Thursday, March 5, 2015

Sleeper Cell

It is a war of attrition.

Novel after successful novel has the bad guy infiltrate the bureaucracy years in advance, working along and seemingly part of the organization.  Security worker, inspector, dock hand, postal carrier, whatever - he fits in with the guys, but seems a little standoffish.  And then, one day, he receives a call, and takes the action that makes something cataclysmic happen.  The act invariably happens at the beginning.

Then the writer introduces the hero, who spends the rest of the novel trying to undermine or undo the effort that was begun by the security worker/inspector at the moment of betrayal.

Part of the reason that the fear of such a thing is so real is that the minions - those of us working in the bureaucracy - crave relevance more than anything.  We want the effort we put in to be worthwhile.  And what we see is that the antihero, if he bides his time, and does his job, will eventually be trusted enough to take one action that will change everything.

Ghandi is reported to have said, "Be the change you want to see in the world". 

But for those who toil in the large bureaucracy, the mantra you hear repeated over and over again is, do your job, keep your head down, and you will be rewarded with promotions.

And then (and only then) you can make a difference.

Immediately upon graduation from college, I was casting around for employment.  One of the programs that was available was within the Social Security Administration - they took recent grads, and paid decent money to attract bright young minds into Federal service. I looked at the salary, which was a considerable bump from what I was making as a clerk on the lumber yard, and filled out the form.

Dad saw me with the form, and casually asked what it was.  I talked it through with him, and Mac Lawton, one of the most keen observers of personality that I have ever met, said,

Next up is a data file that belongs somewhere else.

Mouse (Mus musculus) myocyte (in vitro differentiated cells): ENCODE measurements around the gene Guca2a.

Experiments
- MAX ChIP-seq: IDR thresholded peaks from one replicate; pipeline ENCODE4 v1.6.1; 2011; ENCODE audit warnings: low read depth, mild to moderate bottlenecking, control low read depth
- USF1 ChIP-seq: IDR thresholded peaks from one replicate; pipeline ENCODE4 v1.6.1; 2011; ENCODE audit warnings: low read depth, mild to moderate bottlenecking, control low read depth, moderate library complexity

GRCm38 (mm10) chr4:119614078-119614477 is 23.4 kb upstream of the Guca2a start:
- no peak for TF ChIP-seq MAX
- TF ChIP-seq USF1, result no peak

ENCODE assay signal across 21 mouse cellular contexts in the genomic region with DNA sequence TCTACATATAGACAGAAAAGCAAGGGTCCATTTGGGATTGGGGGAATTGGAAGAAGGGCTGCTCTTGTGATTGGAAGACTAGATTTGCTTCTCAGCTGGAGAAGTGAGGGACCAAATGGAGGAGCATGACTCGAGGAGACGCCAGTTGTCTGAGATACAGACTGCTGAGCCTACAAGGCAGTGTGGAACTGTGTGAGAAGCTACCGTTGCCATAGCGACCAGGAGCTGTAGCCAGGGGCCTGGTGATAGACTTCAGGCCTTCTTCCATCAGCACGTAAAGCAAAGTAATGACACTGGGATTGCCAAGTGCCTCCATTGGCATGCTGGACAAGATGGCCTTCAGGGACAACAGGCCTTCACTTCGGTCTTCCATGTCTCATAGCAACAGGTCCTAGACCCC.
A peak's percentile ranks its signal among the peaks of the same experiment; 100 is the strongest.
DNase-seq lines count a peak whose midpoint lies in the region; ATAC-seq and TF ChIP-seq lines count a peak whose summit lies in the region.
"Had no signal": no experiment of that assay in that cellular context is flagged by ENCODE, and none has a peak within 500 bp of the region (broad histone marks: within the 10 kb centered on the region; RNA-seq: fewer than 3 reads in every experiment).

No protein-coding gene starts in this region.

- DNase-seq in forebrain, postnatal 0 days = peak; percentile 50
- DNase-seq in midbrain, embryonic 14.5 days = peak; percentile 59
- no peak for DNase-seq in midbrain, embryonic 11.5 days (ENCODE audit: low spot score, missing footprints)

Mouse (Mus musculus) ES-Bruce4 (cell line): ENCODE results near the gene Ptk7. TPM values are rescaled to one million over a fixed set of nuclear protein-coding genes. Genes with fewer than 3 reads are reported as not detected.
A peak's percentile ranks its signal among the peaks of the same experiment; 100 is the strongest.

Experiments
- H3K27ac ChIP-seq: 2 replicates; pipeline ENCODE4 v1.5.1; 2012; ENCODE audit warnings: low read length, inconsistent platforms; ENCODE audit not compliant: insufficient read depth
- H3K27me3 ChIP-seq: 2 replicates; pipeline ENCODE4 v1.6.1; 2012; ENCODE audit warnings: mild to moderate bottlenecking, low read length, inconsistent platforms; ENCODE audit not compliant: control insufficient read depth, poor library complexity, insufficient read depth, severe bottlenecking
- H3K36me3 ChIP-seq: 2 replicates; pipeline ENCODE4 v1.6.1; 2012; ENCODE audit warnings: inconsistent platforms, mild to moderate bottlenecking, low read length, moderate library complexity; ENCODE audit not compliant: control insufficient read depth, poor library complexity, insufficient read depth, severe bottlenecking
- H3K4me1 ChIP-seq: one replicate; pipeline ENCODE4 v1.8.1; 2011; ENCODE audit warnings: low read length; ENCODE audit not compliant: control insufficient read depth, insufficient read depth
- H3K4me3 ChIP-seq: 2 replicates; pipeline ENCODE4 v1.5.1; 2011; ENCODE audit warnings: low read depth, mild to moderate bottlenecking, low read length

"I am not sure that is a good fit."

He went on to say that what  he had observed in me was a keen, inquisitive mind, that bored easily and liked to find alternative ways of doing things. 

"The large government bureaucracy has their way of doing things.  They do not reward innovation or creative, outside-the-box thinking, or even efficiency."  His eyebrows raised.  "You are certainly more than capable of doing the work, but I can see you burning out very quickly from the process."

I finished the application.  But never sent it in. Because Dad was right.

Fast forward 33-1/3 years.  I have now been in Federal service for eight years, starting my career shortly after Katrina.  And Dad's analysis has been proven 100% correct.  I do struggle with doing things the way they have always been done.  Tried and true.  Use the template.  Fill out the form.  Rinse, repeat as needed.

I see a LOT of things that could be run more efficiently.  I see inane things going on that I have no authority to change. The people who are most like me find themselves against this wall and find an escape.

I have stayed.

What is required, then, is for me to keep in mind the burning desire to make changes, to see with fresh, unjaded eyes, to kindle the passion that made me good at the job to begin with.  To get that far, I have to stuff all of those wonderful things into a deep, dark corner of my soul, only to be released when I am in a position to make that difference.  By becoming a company man, by being a sycophant, by nodding, agreeing to, and pushing for all of the things that are currently being done, in the way they are currently being done, I can be promoted to the point where I can make a difference.

But it is a war of attrition.  If I successfully hide that part of me that questions the traditional method of doing things, and I agree to do everything according to 'the book', how do I suffuse that part of me with life again when I am asked to rewrite the book? 

How do I protect myself?

How do I act as a subversive?

How do I act in such a way that denies who I am, with the goal of achieving the greater good?

And how in the world does ANYONE have that level of self-abegnation that will allow them to do that?

If you are looking for me, I will be the one in the burrocrazy, nodding, drinking the Kool-Aid, and smiling.

All the while, hiding a burning (patriotic) desire to change the process in my heart.

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